San Francisco’s supply of new condos is quickly dwindling as buyers snap up homes on the market.
The city is down to less than 500 new condos available for purchase — a 34 percent plunge compared with this same time last year, according to Polaris Pacific, a condo marketing and research firm.
“There’s not a lot to sell in San Francisco at the moment,” said Miles Garber, vice president of research for Polaris Pacific.
Several projects are close to selling out all of their units such as Stage 1075 in Mid-Market, CIM Group’s One Mission Bay, and Tishman Speyer’s Lumina, a 665-unit SoMa highrise complex that is down to its final penthouses.
Some new projects have entered the market in the past year and are starting to sign contracts with prospective buyers such as Related California’s The Averyand Tishman Speyer’s Mira, but buyers can’t close on their purchases until the buildings are complete.
So far, in 2018, at least nine large condo developments sold out includingTrumark Urban’s 76-unit the Pacific in Pacific Heights, Oyster Development’s 259-unit Rockwell near the Van Ness corridor, and DM Development’s 815 Tennessee in Dogpatch.
“We were at the time the only project selling in Dogpatch and there was a tremendous amount of pent-up demand from people who wanted to live in that area,” said Mark MacDonald, CEO of DM Development.
Meanwhile, the pipeline of new projects is slowing down, Garber said. Next year, developers will deliver around 300 new condos to the market.
The city hit a peak in 2008 when 2,069 new condos were delivered. In 2017, 584 condominium units were completed.
Garber said activity will pick up again in 2020 and 2021 with an average of 800 homes slated for completion during those years.
While the number of new condos drops, prices are ballooning, Garber said, because of the rising costs to build housing in San Francisco. Costs such as city fees, affordable housing requirements and contractor fees are all going up, which makes only ultra-luxury housing financially feasible.
During the past few years, developers could still make money selling condos for $1,300 to $1,400 per square foot.
Prices in 815 Tennessee ranged from $777,000 for a one-bedroom to $1.76 million for a three-bedroom averaging roughly $1,500 per square foot.
“We sold out very quickly at prices above our proformas,” MacDonald said. “When we built 815 Tennessee, construction costs were maybe 30 percent lower than they are today.”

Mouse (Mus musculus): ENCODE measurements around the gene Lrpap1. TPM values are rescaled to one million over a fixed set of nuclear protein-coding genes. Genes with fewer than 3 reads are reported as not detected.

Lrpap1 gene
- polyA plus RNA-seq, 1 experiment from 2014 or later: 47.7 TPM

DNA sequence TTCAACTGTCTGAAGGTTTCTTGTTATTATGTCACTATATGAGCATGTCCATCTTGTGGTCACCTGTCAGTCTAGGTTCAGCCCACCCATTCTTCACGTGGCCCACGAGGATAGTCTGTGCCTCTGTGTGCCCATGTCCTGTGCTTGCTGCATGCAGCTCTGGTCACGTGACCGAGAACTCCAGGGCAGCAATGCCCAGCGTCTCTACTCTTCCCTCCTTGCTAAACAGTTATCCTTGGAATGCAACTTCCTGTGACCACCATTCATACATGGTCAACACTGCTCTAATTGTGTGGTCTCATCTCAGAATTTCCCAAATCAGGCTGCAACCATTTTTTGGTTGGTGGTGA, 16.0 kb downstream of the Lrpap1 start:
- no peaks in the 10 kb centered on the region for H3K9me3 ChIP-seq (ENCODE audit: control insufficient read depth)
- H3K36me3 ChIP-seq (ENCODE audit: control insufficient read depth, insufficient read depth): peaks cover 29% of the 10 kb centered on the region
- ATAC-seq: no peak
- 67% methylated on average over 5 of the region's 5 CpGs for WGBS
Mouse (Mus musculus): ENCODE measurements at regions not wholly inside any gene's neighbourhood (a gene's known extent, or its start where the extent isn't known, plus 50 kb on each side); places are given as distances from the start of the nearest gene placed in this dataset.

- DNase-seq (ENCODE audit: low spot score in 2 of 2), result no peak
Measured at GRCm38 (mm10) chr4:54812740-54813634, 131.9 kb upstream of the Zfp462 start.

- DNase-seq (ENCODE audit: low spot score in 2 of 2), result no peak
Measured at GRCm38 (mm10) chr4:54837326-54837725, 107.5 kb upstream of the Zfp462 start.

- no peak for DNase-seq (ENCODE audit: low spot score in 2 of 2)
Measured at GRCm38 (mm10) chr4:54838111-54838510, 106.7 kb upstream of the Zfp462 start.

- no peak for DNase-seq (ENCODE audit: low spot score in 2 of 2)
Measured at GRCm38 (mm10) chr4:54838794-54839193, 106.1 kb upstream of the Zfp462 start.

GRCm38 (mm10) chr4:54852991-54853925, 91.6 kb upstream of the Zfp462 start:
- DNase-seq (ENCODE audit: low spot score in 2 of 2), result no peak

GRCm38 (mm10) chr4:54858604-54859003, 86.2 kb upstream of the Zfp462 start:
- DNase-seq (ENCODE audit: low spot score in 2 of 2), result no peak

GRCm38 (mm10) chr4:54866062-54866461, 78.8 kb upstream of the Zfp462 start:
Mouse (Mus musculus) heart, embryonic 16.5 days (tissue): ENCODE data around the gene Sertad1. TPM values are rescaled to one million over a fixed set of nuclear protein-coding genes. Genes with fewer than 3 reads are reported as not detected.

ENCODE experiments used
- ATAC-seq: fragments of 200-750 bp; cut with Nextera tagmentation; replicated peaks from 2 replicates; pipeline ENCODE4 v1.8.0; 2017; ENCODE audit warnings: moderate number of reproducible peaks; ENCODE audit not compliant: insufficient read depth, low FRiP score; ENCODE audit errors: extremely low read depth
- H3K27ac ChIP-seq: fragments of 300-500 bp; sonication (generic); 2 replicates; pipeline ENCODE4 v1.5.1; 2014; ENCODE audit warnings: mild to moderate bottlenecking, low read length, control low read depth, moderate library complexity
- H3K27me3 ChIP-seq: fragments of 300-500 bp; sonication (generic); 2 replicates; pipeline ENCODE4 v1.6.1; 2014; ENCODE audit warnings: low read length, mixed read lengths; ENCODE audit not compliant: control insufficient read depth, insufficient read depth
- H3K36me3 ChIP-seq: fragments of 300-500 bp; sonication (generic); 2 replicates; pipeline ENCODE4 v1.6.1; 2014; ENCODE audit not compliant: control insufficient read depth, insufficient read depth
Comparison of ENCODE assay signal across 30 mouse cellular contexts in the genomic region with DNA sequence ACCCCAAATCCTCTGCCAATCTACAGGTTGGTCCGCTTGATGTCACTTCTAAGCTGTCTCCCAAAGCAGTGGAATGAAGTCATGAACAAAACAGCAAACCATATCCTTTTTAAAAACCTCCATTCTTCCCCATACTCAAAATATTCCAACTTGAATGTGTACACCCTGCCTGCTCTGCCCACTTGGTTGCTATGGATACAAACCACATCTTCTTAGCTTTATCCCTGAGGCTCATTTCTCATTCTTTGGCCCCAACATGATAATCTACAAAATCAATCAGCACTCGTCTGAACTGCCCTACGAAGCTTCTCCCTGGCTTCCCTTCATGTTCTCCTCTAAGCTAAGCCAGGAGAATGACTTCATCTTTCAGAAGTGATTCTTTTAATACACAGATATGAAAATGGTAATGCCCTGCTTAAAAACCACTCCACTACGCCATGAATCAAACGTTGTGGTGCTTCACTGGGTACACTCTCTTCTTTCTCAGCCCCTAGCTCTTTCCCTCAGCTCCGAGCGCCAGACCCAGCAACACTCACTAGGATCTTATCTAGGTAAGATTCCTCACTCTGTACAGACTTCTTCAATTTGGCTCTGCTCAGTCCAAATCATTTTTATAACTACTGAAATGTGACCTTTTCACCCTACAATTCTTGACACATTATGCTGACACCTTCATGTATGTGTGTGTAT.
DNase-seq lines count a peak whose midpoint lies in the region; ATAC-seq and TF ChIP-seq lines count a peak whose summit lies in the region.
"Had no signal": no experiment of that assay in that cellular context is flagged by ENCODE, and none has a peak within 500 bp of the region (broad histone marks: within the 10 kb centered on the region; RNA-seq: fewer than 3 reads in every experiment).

In CIM Group’s One Mission Bay, homes have sold from $582,000 for a studio up to $3.95 million for a three-bedroom home. The 350-unit project started selling homes in April of 2016 and is down to about two dozen units.
“It has gotten more difficult to do deals like (815 Tennessee) moving forward,” MacDonald said.
His firm just broke ground on 1515 Union St., a 41-unit boutique building in Cow Hollow that will feature impressive views in a prime location with little new housing. Prices in that project will likely be upwards of $1,800 per square foot.
Ironically, even though housing prices and demand in San Francisco are both robust, developers can’t make money unless they target the very high-end, MacDonald said.
In contrast, ultra-luxury projects start around $2,000 per square foot and often go even higher. Some homes in Jay Paul Co.’s 181 Fremont have been selling for $4,000 or $5,000 per square foot.
Some new ultra luxury projects under construction include John Buck Co.’s One Steuart Lane, which started work over the summer, and 706 Mission St., which will hit the market branded as a Four Seasons Private Residences.
“Demand is strong now, but as we move into 2019, we’re going to have a raft of initial public offerings, which is presumably going to make demand even higher,” MacDonald said. “There are very well-heeled buyers who are very eager to own a piece of these highly desirable locations.”